NASA confident OSIRIS-REx collected asteroid samples

NASA’s OSIRIS-REx Spacecraft Sent Asteroid Rubble Flying in Successful Sample Grab

The principal investigator's team now has to work out precisely how much material Osiris-Rex might have lifted from the surface of 500m-wide Bennu. Throughout the series, OSIRIS-REx's aptly named Touch-And-Go Sample Acquisition Mechanism (TAGSAM) is visible in the frame. The Japan Aerospace Exploration Agency, known as JAXA, collected a sample from the asteroid Ryugu during their Hayabusa2 mission.

The main mission of the spacecraft was the Touch-and-Go sample collection event, or TAG.

The size of a small parking lot, the Nightingale site is one of the few relatively clear spots on this unexpectedly boulder-covered space rock.

"Everything went just exactly ideal", Dante Lauretta, OSIRIS-REx principal investigator from the University of Arizona, Tucson, said on a NASA live feed from Lockheed's mission support building. The goal is at least 60 grams (two ounces).

The hope was this gas would stir up Bennu's fragmented surface, leading to a considerable number of rocky pieces getting trapped inside the collection chamber.

NASA's Origins, Spectral Interpretation, Resource Identification, Security, Regolith Explorer (OSIRIS-REx) made contact with the asteroid Bennu on October 20, 2020.

Osiris-Rex eased its robotic arm down to a target zone just eight meters (26 feet) in diameter, then fired pressurised nitrogen to agitate the surface material and catch its sample. Dubbed "Nightingale", the van-sized spacecraft was able to briefly touch down its arm and collect the samples.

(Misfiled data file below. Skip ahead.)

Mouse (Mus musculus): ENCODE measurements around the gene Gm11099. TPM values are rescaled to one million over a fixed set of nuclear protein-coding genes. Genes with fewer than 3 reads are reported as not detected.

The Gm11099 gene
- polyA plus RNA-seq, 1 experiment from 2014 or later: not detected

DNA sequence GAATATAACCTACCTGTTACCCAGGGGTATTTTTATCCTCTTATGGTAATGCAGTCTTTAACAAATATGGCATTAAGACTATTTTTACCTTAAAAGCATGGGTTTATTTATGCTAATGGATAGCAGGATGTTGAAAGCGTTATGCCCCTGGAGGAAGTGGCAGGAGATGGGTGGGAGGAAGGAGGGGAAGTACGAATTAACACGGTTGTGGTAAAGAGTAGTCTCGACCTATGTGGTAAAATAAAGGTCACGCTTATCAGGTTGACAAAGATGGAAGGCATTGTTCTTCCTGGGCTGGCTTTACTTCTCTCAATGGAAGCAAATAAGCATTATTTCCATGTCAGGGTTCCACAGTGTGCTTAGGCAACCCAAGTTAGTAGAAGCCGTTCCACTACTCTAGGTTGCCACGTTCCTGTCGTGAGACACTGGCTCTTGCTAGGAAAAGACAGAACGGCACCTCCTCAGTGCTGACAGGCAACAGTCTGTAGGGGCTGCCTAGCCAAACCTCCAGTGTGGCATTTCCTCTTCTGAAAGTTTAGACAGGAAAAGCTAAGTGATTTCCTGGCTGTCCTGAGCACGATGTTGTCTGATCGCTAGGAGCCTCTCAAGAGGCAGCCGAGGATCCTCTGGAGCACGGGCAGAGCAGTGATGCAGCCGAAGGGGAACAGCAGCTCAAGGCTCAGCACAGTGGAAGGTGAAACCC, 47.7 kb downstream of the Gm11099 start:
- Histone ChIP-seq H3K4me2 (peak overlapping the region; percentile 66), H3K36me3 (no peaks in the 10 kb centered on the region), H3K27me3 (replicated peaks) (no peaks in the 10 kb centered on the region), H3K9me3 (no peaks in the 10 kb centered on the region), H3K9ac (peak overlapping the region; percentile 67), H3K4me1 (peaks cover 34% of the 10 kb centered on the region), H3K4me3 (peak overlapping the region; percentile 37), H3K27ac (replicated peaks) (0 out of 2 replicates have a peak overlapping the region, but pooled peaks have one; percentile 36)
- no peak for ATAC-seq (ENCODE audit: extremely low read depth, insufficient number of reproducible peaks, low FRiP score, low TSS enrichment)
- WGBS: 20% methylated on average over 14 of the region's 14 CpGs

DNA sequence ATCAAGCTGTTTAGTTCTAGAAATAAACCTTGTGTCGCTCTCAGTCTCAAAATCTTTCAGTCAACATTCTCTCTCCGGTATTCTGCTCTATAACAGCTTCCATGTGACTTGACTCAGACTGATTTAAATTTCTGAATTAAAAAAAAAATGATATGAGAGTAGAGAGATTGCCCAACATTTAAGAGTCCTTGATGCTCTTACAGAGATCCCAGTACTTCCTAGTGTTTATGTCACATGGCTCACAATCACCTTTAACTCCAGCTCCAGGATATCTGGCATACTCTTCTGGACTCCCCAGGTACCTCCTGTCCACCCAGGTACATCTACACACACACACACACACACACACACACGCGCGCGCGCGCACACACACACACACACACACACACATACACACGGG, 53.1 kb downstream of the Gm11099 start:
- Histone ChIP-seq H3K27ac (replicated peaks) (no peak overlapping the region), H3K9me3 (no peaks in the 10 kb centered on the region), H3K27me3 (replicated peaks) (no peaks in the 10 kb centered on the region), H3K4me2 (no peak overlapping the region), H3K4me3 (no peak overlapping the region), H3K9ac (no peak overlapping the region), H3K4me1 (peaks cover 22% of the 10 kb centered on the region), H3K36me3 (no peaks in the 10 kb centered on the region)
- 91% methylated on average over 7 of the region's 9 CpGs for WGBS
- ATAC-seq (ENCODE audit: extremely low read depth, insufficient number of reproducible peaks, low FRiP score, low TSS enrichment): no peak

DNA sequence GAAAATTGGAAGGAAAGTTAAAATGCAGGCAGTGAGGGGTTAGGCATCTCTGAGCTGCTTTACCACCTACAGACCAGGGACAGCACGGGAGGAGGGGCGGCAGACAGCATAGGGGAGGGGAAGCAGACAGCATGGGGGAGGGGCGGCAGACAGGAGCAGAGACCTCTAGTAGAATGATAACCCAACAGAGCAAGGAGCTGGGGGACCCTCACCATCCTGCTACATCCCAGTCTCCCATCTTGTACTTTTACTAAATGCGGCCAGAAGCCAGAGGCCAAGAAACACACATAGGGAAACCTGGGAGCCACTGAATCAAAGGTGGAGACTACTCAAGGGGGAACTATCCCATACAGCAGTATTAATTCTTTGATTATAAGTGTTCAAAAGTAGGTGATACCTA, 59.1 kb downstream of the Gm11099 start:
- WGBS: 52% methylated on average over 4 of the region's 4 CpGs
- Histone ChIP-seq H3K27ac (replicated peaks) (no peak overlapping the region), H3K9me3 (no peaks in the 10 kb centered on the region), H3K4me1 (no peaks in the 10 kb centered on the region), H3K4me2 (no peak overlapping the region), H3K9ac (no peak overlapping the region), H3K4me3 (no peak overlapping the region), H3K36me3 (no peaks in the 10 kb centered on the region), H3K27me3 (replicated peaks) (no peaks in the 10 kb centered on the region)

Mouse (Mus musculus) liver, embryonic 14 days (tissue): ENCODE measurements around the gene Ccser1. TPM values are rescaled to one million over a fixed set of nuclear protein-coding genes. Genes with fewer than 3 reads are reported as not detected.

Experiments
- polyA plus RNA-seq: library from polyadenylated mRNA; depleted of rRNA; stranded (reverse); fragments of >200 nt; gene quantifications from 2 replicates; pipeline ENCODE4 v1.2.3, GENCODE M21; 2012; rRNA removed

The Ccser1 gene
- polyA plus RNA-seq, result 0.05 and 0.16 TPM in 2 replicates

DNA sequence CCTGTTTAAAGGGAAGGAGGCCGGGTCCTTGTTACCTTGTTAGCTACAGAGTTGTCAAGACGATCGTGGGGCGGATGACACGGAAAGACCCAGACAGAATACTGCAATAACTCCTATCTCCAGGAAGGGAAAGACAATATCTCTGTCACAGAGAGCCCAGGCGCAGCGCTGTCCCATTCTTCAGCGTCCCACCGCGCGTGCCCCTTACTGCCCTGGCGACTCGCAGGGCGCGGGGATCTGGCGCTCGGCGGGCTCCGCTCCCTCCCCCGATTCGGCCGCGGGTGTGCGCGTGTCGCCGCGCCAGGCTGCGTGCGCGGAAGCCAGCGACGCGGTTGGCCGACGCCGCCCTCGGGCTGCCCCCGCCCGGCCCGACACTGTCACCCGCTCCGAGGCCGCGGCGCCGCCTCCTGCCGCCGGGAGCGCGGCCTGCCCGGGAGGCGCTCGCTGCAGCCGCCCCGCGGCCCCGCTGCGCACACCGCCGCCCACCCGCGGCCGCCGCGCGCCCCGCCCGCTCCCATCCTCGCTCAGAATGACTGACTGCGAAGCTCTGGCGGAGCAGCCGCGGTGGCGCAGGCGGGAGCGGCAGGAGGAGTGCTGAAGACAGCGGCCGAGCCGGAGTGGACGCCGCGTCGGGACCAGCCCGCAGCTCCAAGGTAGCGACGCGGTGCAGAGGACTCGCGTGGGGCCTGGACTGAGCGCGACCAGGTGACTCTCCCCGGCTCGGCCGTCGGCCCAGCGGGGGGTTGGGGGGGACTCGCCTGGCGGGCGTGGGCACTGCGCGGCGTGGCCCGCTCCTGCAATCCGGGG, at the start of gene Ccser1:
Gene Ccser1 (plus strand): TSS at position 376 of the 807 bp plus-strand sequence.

The robotic arm will be extended with the sample collector at the end, and then the spacecraft will be propelled into orbit on Saturday. OSIRIS-REx engineers also will attempt to snap photos that could, given the right lighting conditions, show the inside of the head so engineers can look for evidence of sample inside of it.

"There is an incredibly clever physics experiment designed by the team here called mass sampling", said Dr. Loretta during a NASA TV broadcast on Tuesday.

The two mission teams have collaborated closely throughout their missions and will be exchanging a portion of the samples collected from each asteroid.

Next, the spacecraft will extend its arm and TAGSAM and spin around. The person can sense the mass of the ball by the tension in the string.

"Bottom line is that from the analysis that we've gotten from the images so far, is that the sampling event went really well, way better than we could have ever imagined", Lauretta said.

The Origins, Spectral Interpretation, Resource Identification, Security, Regolith Explorer (OSIRIS-REx) spacecraft, is an global sample-return mission led by NASA and joined by science team members from Canada, France, Germany, the United Kingdom, and Italy.

If the proper amount of material was collected, the team will stow the TAGSAM head, with material inside, into a sample return capsule. If OSIRIS-REx doesn't have enough of a sample, a second TAG is scheduled for January 12, 2021. And Bennu has now been mapped in greater detail than our own moon or any other celestial body in our solar system.

The spacecraft, known as OSIRIS-REx short for Origins, Spectral Interpretation, Resource Identification, Security, Regolith Explorer, was launched from Cape Canaveral on September 8, 2016, atop an Atlas V rocket.